But a lot of this is really about musical and interpersonal relationships. If he’d turned out to be a miserable son of a bitch when you went back stage to have a drink with him it wouldn’t have happened, would it? 
Joe We have friends of friends. Everyone has said he’s absolutely lovely, great to work with. 
Tom: And he was well aware of UFQ, and has been following Joe for quite a long time.
 Joe… and there’s another thing. He sings. I think Tom, Paloma and Frank are great singers, but none of them would describe themselves as singers first. Dan is a great singer, and he’s brought a couple of really good songs into the group. 

A track from UFQ LIVE II via Folk Radio UK. See below for UFQ's discounted sales deal

So Dan Walsh debuts in May 2014, and you’ve bookmarked this phase with a live album: UFQ Live 2, your fourth in four years, which is some going. . But can I address another issue? You play these huge places in Europe - there’s videos of you in 10,000 capacity auditoriums – but the last time I saw you, you chose to play at at the Yardbird in Birmingham in front of 200 people, tops. This does not compute. I don’t understand. 
Joe We specifically do the Yardbird because of our connections with the Folk Ensemble and the Conservatoire. Like you, we feel that there should be live gigs happening, in the city centre, that students can afford to get to, and that aren’t difficult to get to. And so we market it that way. 
From 2011, a world tour video diary. Huge arenas. Then...back to The Yardbird in Brum 
Tom Which is not to say that we haven’t considered other gig possibilities in Birmingham… but as you’ll be well aware, the medium-sized venues in town are really limited. Many of them are seated, and we like gigs where people can stand if they want to. In Europe, it helps that Paloma has played with Carlos Nunez for a number of years – he’s a megastar in Galicia and all across Spain – and she’s still known for that. So that’s a big thing. And there’s a different festival culture in Europe
Joe  But nobody in UK festivals books a band on the basis that they are really brilliant and can play fantastic music… 
Yup, it’s always bums on seats. 
Joe But that does happen in other places. And we can’t claim to be a big enough name. The UK folk scene is still a bit of a mystery to me, even though I’ve
been playing for 25 years. I’ve given up trying to understand it. So we want to look after our audience first of all. If they grow, that’s great. We do absolutely everything ourselves, from albums to marketing, and that means we can look after the way it’s done. So our audience, and us, is what we need to look after, more than worrying about how we crack the mystery of the UK folk scene.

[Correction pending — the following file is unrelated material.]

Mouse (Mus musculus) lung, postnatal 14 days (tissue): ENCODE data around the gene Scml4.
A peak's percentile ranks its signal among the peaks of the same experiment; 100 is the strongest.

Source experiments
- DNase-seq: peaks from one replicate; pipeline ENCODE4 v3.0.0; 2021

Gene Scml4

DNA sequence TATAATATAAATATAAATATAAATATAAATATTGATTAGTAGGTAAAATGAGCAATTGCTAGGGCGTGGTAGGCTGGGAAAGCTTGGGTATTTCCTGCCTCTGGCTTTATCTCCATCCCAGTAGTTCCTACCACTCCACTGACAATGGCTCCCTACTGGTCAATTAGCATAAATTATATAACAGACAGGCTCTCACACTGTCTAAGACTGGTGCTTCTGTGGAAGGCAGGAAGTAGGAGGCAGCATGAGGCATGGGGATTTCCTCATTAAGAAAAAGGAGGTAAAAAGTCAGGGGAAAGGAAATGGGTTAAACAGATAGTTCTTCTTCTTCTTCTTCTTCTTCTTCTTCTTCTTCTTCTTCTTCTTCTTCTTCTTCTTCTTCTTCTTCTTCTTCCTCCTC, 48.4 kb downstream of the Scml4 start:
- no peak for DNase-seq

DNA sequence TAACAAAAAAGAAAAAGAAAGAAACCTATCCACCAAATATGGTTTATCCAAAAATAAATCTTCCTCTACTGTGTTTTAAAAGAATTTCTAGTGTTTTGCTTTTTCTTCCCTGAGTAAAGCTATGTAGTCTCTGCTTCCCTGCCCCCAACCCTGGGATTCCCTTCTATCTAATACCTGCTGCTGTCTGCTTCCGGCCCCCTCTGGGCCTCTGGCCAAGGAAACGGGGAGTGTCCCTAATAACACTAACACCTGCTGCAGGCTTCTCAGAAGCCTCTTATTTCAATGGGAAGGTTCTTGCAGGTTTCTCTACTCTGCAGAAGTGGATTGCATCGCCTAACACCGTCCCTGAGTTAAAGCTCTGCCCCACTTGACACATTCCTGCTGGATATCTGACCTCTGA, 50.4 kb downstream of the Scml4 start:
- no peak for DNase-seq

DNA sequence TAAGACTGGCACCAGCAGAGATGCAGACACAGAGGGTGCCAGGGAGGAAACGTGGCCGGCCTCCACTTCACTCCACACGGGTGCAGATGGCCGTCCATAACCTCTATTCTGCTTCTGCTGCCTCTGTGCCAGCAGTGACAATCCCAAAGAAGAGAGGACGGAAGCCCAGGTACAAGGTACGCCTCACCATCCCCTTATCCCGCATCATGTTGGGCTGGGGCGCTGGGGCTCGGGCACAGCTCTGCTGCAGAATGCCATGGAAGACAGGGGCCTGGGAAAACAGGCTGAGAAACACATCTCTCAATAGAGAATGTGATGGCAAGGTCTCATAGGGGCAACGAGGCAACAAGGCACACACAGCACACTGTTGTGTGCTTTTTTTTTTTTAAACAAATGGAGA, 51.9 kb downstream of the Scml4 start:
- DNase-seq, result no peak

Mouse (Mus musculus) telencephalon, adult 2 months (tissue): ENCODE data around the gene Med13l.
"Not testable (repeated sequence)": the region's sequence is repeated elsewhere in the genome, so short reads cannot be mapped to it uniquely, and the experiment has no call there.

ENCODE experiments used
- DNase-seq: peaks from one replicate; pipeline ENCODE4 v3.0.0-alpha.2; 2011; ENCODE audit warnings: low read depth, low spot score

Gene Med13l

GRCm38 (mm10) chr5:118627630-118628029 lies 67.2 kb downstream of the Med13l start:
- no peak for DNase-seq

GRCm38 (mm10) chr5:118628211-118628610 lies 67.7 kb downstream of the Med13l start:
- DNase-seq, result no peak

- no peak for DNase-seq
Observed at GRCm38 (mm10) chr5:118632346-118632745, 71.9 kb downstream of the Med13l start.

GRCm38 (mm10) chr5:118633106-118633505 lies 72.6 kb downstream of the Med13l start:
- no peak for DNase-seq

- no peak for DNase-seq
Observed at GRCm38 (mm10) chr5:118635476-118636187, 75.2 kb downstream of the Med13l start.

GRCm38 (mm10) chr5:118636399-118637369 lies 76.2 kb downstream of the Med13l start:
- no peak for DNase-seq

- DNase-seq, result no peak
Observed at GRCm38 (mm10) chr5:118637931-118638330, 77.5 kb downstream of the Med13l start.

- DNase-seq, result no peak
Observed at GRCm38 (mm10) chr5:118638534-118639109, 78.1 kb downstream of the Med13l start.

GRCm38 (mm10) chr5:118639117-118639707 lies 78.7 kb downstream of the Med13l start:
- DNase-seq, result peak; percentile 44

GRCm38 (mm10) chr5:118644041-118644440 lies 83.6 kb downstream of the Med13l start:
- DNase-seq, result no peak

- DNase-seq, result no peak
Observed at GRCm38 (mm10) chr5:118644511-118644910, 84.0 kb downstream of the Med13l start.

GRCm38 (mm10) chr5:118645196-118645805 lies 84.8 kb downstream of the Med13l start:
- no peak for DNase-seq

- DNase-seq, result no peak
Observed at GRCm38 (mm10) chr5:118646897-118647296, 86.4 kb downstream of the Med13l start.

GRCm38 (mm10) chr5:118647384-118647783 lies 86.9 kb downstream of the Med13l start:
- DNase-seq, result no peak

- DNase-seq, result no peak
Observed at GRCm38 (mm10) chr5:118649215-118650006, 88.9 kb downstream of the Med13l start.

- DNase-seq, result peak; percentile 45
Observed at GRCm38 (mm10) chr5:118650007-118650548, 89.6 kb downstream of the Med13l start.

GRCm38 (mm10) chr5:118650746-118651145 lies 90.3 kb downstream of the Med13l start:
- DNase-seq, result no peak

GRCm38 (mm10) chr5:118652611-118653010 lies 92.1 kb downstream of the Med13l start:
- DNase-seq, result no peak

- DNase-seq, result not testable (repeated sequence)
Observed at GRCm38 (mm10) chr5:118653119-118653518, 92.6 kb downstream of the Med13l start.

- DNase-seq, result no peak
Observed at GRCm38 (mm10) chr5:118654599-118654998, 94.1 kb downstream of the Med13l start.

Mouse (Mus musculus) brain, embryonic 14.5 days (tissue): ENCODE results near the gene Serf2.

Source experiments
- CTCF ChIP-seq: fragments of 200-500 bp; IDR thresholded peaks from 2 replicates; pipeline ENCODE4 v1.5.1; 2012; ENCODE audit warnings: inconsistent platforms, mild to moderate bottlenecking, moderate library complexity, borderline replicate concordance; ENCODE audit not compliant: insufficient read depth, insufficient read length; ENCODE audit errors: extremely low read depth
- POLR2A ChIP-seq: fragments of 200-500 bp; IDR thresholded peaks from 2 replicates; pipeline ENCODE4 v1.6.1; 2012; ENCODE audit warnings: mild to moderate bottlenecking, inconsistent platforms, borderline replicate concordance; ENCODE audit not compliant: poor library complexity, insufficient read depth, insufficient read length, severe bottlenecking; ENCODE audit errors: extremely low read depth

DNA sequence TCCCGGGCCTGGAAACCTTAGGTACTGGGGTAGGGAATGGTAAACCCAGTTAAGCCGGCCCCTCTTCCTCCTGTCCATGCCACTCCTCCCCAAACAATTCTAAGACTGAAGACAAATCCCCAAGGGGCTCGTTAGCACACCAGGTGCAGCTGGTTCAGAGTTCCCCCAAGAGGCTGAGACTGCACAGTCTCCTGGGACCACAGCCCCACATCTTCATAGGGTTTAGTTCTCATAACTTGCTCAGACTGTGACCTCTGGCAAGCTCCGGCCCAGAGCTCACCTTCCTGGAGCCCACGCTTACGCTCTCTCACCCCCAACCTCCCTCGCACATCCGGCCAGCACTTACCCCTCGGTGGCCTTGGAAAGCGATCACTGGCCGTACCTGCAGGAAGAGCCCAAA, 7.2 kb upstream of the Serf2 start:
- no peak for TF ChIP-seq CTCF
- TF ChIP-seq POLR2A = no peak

Tom: Our favourite festivals are places like Green Man and Shambala. Green Man was a summer highlight. Now we’re on tour, we’ve seen some of those people appear at folk clubs. In fact, every single gig so far on this tour has included at least one couple or family coming along having seen us at Green Man. At one particularly folky gig the promoter told us to expect an average age of 70 and the front row was made up of teenage musicians in UFQ T-shirts and their parents! And last night, a family travelled from Preston to Worcester to see us as the daughter's 18th birthday present, again having seen us at Green Man.
Joe And if you do your own albums, and your own gigs, then you can sell directly to the audience, which is a far better deal than using a record company. We can do a gig. People come along in their threes and fours. But we can sell an album at that gig to virtually all of the audience. That’s staggering. It means we can do clubs where they don’t necessarily guarantee huge fees, or huge ticket prices, and we can pay for albums really quickly through audience sales. That’s also part of the reason we do noisy, up, venues – people take that away with them on CD. 
The latest UFQ promo video - now with added Dan Walsh, from February 2014 
No matter what Joe might say about the eccentricities of British Folk and its barriers and occasional snobbery, I think UFQ are part of a folk tradition – that’s the tradition where the band walks on stage and knocks it out of the park. I’m thinking guvnor bands with powerhouse deliveries: Horslips, Pentangle, Alison Krauss and Union Station, classic Fairport (Thompson and/or Donahue, Mattacks and Swarbrick). To this, they add giving of themselves and communicating with the audience. This topic comes up on this blog a lot. And it’s interesting that the bands and acts who consciously deliver a show seem to do best in the long run.

Dan Walsh
Frank Moon
Urban Folk Quartet